Read about key considerations for our food systems during this unprecedented crisis.
8 April 2020
  • Sustainable Food System
Customer queue outside supermarket during Covid-19 pandemic

SFS Programme statement on the COVID-19 (coronavirus) crisis and food systems

 

The One Planet network’s Sustainable Food Systems Programme is increasingly concerned about the impact of the COVID-19 (coronavirus) outbreak and related short and long-term response policies, in particular with regard to the following three key dimensions:

  1. The livelihoods of food systems actors, particularly small farmers and small businesses, as food systems face difficulties operating normally, potentially leading to gaps in food production, access and availability.
  2. The role of diets in exacerbating the health impact of COVID-19 and concern regarding the potential impact of COVID-19 on access to healthy, nutritious and sustainable food, particularly by vulnerable populations such as children and the elderly.
  3. The increasing evidence on the relation of food systems with the growing number of emerging infectious disease outbreaks that are posing a threat global health and economic stability.

Each of these three areas are developed further hereunder.

 

1. Statement regarding country COVID-19 socio-economic response policies

Current deliberations on the nature of response policies and funding packages have centered, in some cases, on food access of vulnerable consumers and wages for low-income workers as well as liquidity for businesses, and exemption of credit/mortgage/rent payments.

While we welcome this focus, it is essential to recognize the unique needs of vulnerable social groups. In particular, elderly people[1] or small and mid-sized farmers and food-related businesses, of informal and seasonal workers, distribution and transportation workers and businesses, and the food service sector including street vendors, as well as the needs of vulnerable consumers. We are particularly concerned, as many of these stakeholder groups have no recourse to alternative livelihoods or access to public safety nets. It is critical that governments take a systems perspective to ensure the functioning of the food and agriculture sector in their response policies to the COVID-19 pandemic – supporting local food production and food supply chains, taking into account the broader interactions with food security and nutrition – giving special priority to the unique needs of vulnerable populations[2].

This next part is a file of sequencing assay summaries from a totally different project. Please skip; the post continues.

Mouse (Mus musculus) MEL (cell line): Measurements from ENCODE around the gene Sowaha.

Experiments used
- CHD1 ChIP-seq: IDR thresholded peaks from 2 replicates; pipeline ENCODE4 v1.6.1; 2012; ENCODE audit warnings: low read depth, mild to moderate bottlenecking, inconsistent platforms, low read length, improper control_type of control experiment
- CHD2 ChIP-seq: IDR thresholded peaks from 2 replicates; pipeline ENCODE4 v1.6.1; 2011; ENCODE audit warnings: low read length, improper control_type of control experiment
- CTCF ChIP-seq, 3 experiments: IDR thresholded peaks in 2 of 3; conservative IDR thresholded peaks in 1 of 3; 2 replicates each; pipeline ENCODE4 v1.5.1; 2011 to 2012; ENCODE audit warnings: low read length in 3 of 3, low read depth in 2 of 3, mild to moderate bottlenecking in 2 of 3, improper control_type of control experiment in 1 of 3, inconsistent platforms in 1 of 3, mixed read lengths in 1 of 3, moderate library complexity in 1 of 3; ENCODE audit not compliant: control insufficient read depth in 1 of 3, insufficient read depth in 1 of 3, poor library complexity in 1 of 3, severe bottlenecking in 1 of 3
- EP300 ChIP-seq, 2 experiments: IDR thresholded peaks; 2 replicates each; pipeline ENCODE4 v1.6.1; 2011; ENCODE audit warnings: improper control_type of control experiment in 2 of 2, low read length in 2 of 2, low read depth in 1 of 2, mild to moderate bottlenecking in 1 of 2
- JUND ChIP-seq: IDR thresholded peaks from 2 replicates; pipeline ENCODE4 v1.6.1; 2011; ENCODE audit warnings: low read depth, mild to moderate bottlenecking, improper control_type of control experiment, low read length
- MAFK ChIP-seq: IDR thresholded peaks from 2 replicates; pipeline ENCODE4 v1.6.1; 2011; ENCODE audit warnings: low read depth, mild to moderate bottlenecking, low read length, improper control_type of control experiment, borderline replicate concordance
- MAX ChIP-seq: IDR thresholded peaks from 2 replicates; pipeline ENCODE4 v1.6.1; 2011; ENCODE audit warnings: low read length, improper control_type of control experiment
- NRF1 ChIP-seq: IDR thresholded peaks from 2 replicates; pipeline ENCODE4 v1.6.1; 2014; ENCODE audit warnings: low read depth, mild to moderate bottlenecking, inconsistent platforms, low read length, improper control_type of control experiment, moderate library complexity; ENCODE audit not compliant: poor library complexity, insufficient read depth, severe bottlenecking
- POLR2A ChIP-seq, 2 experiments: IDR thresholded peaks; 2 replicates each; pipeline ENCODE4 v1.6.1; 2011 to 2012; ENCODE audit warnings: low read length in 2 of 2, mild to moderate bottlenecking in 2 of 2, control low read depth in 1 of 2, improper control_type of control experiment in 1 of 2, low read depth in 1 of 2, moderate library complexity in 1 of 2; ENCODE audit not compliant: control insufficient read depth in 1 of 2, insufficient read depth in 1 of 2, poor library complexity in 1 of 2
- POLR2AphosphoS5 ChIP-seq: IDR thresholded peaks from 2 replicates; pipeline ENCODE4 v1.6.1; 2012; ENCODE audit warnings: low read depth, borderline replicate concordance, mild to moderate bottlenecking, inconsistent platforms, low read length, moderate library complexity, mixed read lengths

Additionally, it is essential to recognize the potential of small farms and food-related businesses to support the transformation toward resilient food production and consumption practices in guaranteeing access to food also in emergency situations.

We also stress the importance that response policies and economic stimulus packages are aligned with critical international commitments such as the Sustainable Development Goals and the Paris Climate Change Accord. It is essential that we direct efforts to a sustainable recovery, adding the potential of green job creation as both a path to quicker recovery and as a strategy of resilience.

 

2. Statement regarding COVID-19 and sustainable and healthy diets

Current food consumption trends are posing an enormous health burden on humans due to non-communicable diseases. During the COVID-19 pandemic, patients with pre-existing non-communicable diseases (hypertension, cardiovascular disease, diabetes, etc.) and the elderly have a higher probability of contracting infection and a worse prognosis, including a higher fatality rate[3][4].

This highlights the need to focus on policy measures that promote healthier dietary habits that are mindful of planetary boundaries, as an essential pillar of preventive measures towards future outbreaks.

Additionally, prolonged confinement will lead to an increase in sedentary habits. More limited mobility may also entail a more limited access to healthy, nutritious, sustainably produced food[5]. Response policies should guarantee adequate access to such foods and include awareness measures on how to maintain a healthy, sustainable diet.

 

3. Statement regarding the relation of food systems and emerging infectious diseases